AUSTIN, Texas — Austin's "Homeless Strategy Officer" will transition from a full-time employee to a consulting role for the city, according to a letter sent to Mayor Steve Adler and council members.

Assistant City Manager Rodney Gonzales sent the letter to Adler and the Austin City Council Oct. 10, just weeks after the city announced they had hired someone to serve as Austin's "Homeless Strategy Officer" – Lori Pampilo Harris.

RELATED: 

What will the soon-to-be-hired homelessness officer do for the city of Austin?

3 weeks on the job, Austin's new homeless officer says she sees a good path forward

Here is a copy of the letter which was sent to the mayor and city council:

Mayor and Council,

We are working collaboratively toward solid plans and strategies that effectively end homelessness in our community. Together, we have implemented successful solutions, and through your support we have allocated a historic sum of our fiscal year budget ($62.7 million) toward programs for providing services and housing for people experiencing homelessness.  One of our most recent announcements was the hiring of Lori Pampilo Harris as the Homeless Strategy Officer whose role has been to coordinate the delivery of City department services.

Lori moved to Austin to begin her position as quickly as possible, which meant that she relocated to Austin ahead of her family.  Lori’s family obligations are such that she will be transitioning to a consultant role rather than a full-time employee role.  We appreciate the work Lori’s done thus far in this short amount of time, and we look forward to continuing to work with her. In her revised role, she will continue guiding us in matters surrounding homelessness.  Homelessness is collectively our highest priority, and we will keep moving forward on the many initiatives underway.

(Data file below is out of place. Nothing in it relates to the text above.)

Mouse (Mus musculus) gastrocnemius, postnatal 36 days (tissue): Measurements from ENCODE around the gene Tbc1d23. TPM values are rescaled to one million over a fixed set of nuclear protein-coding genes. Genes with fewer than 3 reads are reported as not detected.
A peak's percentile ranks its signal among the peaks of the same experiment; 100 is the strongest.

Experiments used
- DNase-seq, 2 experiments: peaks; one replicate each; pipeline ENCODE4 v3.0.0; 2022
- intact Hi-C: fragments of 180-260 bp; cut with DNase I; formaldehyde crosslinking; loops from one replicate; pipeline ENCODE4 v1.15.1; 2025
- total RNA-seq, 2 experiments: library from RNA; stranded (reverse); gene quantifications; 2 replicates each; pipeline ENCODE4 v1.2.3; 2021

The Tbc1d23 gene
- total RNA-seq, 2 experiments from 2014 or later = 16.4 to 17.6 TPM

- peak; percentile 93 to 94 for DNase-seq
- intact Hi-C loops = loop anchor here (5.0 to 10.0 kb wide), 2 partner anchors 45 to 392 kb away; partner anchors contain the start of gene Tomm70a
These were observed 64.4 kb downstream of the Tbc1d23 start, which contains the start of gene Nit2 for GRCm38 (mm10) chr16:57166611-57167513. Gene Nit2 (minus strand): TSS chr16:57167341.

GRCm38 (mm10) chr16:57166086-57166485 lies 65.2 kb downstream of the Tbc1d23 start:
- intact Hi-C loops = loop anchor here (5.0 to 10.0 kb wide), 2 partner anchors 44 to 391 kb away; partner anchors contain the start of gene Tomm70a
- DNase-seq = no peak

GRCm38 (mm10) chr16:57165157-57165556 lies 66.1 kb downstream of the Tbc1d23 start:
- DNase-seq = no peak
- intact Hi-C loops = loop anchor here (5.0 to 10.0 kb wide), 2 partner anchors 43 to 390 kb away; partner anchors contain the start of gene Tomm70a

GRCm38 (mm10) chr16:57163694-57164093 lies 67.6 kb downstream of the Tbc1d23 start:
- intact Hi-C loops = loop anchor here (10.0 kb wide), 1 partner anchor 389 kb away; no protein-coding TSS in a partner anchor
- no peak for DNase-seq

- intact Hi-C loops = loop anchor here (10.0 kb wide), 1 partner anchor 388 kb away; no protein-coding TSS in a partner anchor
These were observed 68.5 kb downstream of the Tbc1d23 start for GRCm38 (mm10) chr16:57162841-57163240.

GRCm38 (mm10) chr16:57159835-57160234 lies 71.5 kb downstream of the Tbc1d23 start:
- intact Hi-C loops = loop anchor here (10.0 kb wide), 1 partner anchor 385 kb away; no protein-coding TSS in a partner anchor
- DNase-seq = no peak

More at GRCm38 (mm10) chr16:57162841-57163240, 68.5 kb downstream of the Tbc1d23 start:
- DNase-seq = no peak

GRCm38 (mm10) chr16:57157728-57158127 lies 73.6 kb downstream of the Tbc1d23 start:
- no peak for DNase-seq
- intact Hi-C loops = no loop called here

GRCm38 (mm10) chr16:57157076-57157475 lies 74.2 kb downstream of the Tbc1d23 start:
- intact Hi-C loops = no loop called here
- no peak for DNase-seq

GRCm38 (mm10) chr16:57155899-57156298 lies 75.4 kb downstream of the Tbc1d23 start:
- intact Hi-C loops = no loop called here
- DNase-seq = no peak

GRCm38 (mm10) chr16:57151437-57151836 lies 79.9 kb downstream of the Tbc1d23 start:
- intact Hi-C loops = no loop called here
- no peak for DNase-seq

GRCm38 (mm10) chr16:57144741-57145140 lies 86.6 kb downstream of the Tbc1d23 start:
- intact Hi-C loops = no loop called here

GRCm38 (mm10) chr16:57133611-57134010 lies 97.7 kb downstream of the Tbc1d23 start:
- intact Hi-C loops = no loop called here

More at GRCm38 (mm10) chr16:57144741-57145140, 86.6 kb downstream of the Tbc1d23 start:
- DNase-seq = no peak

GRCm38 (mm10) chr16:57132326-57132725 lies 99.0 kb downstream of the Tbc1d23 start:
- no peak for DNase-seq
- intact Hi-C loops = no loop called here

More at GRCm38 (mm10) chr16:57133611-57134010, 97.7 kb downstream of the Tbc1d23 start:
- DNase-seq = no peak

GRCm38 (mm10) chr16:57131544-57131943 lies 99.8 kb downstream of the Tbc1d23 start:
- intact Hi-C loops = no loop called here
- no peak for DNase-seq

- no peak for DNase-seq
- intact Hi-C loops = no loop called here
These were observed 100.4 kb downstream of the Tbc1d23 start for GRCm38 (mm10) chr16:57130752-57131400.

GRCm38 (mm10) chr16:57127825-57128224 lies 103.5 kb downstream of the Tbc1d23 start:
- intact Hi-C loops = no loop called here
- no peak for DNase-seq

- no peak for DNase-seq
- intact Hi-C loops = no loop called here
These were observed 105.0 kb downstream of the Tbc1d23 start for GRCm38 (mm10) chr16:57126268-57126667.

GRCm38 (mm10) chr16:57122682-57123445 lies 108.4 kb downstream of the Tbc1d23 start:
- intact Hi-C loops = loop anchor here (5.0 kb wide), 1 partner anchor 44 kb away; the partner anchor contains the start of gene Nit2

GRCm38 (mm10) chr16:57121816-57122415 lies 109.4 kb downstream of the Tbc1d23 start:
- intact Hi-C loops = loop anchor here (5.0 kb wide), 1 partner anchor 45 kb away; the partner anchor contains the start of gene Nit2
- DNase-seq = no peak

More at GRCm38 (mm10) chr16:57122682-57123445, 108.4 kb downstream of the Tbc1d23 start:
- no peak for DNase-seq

Best regards,

Rodney

When KVUE met with Harris three weeks after the job, she told KVUE's Bryce Newberry that she had moved to Austin the day before she started the job.

Harris' position was created to tie in with the city's homelessness initiatives established when the city council adopted six strategic outcomes and indicators in March 2018, KVUE previously reported. The requirements for the job included a bachelor's degree, five years of experience directing human services programs and at least two years of experience in a leadership role.

Harris released the following statement: 

 “I am committed to ending homelessness in Austin. While it is true that due to family obligations I will no longer be serving as a City employee, I will continue to perform many of the same functions in a consulting capacity. I sincerely believe that Austin has a real opportunity to resolve the challenge of homelessness and I look forward to contributing in this new role. This was not a decision I made lightly and I’ve had previous conversations with my immediate supervisor. I’m deeply appreciative of their understanding and willingness to work with me in a way that allows me to meet my family obligations and continue the work we’ve started. Working together, as a community, we can successfully address homelessness in Austin.”

Before she moved to Austin, she served as senior advisor on homelessness and social services in Orlando, Florida, the city said.

In a statement on Thursday afternoon, Adler said, “Homelessness is our top priority, and I look forward to continuing to work with Lori and profit from her expertise.”

KVUE spoke to Kathie Tovo, the Austin City Council Member representing District 9. She said the letter this morning did come as a bit of a surprise. 

"I wasn't anticipating that Lori would be transitioning into that role," said Tovo. "...but was very relieved and excited to hear that she is going to continue to be involved with the projects for which she's provided leadership already."

She also said that this role change is not worrisome. 

“Oh, no, absolutely not – you know, we’ve taken some good strides and I think having Lori involved in our efforts moving forward is going to be important in addition to the other really valuable resources we have on staff," said Tovo. 

PEOPLE ARE ALSO READING:

Crickets take Austin by 'swarm,' causing business to temporarily close

'I'm a bit terrified': Austinites take to social media as crickets invade homes, businesses

Joshua Brown had long criminal history including drug dealing, documents show

Red River Showdown: The history behind the Texas-Oklahoma rivalry

Austin couple going to their 22nd consecutive Red River Showdown this weekend

Record heat Thursday ahead of a strong cold front on Friday

'History is being made': Plans to turn former Boy Scout property into public park along Blanco River in Hays County